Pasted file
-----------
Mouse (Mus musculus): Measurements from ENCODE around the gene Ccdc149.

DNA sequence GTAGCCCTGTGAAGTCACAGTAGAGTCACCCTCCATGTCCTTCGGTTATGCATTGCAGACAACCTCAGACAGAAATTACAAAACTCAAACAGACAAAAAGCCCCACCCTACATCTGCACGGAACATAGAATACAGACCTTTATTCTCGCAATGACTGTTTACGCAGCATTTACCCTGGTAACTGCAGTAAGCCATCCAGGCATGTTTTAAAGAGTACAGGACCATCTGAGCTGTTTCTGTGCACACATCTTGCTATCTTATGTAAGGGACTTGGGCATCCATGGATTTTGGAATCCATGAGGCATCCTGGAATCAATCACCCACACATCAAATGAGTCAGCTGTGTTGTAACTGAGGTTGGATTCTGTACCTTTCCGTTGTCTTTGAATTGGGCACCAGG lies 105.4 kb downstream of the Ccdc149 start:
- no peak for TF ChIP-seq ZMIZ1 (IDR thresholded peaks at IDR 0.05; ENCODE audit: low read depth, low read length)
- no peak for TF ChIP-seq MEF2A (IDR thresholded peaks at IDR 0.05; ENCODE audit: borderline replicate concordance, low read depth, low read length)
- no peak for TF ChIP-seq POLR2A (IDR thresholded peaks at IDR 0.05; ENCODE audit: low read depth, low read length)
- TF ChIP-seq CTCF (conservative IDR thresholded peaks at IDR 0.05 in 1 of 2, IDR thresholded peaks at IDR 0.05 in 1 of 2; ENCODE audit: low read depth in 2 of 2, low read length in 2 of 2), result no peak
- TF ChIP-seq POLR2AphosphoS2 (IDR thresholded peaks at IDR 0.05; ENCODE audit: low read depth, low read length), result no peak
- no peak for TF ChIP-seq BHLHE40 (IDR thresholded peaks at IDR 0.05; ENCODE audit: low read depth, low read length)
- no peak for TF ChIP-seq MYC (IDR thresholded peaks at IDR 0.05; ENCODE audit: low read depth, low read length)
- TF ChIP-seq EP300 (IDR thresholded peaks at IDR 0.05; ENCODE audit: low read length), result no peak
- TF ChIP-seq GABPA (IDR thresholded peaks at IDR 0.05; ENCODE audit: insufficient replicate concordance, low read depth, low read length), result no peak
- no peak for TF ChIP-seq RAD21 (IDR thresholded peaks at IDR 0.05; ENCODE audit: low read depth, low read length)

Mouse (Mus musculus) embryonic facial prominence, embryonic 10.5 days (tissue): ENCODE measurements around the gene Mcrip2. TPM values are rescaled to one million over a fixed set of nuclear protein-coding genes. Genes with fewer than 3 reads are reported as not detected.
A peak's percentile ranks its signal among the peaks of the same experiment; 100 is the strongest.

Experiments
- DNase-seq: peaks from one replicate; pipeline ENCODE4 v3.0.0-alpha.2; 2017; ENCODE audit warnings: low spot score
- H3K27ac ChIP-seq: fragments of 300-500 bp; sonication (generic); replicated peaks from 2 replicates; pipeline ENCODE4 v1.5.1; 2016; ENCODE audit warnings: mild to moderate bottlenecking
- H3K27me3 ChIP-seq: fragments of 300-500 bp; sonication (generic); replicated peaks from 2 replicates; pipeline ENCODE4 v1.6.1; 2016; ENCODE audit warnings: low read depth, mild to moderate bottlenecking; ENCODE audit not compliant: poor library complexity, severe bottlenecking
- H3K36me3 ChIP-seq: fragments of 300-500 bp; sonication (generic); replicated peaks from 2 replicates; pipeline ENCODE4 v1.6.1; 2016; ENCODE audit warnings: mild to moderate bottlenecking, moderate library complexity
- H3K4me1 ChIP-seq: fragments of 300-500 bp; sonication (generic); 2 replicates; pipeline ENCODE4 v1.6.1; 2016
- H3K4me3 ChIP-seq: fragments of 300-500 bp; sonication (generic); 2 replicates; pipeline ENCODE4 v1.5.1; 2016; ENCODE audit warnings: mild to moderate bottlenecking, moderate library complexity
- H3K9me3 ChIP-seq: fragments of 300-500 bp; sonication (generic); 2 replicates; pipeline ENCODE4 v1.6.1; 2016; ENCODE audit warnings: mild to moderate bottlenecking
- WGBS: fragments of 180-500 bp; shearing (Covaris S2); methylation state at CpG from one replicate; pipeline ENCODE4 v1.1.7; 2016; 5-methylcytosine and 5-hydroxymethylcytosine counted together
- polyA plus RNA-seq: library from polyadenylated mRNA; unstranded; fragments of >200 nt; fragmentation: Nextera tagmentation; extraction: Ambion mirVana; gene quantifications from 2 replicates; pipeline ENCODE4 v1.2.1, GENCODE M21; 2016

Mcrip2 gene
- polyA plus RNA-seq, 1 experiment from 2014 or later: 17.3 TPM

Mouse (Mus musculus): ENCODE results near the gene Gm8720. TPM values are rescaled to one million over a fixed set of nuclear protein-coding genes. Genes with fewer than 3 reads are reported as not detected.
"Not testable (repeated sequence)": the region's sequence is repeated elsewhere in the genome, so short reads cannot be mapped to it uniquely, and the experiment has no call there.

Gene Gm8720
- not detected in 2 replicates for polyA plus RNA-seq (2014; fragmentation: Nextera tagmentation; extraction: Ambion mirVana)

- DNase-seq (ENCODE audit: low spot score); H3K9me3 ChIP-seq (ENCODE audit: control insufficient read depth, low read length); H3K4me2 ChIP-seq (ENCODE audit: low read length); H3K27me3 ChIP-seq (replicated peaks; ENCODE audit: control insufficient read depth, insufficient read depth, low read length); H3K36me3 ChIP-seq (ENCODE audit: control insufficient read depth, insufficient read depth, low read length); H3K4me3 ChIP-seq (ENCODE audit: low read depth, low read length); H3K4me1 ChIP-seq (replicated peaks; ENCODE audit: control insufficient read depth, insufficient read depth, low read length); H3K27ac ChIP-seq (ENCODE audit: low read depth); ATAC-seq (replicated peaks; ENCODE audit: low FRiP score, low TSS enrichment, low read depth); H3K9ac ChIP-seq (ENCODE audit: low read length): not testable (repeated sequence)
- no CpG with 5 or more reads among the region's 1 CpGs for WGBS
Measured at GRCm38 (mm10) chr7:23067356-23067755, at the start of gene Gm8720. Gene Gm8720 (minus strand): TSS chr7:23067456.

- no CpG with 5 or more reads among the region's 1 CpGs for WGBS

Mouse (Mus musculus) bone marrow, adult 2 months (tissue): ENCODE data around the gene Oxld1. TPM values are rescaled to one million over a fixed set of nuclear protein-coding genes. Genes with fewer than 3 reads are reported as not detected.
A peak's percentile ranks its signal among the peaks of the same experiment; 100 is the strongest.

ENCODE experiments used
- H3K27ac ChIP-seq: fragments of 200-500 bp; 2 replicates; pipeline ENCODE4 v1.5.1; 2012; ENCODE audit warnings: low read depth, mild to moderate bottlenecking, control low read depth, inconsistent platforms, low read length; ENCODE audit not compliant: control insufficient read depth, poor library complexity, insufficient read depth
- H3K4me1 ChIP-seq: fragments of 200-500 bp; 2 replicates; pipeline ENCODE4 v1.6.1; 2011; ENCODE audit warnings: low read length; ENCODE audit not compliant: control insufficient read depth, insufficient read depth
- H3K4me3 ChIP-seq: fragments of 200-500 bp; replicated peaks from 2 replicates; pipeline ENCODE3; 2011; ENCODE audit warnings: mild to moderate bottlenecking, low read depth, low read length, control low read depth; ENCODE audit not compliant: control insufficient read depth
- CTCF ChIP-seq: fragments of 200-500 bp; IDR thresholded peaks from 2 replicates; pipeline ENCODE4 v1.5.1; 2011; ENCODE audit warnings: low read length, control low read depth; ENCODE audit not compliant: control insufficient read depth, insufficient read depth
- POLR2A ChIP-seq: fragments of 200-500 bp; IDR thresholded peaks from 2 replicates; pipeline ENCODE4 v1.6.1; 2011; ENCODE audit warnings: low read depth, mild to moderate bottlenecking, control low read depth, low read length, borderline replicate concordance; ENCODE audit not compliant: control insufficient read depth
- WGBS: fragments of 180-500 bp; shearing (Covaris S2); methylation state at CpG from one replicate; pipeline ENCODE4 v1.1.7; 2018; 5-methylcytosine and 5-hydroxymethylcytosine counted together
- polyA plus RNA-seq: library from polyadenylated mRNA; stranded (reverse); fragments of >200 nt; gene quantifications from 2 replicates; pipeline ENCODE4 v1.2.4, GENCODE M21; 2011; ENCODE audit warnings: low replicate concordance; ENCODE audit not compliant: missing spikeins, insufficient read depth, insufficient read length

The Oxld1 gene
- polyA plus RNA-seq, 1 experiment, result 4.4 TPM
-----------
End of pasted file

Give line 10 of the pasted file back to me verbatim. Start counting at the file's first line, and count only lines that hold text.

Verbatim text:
- TF ChIP-seq EP300 (IDR thresholded peaks at IDR 0.05; ENCODE audit: low read length), result no peak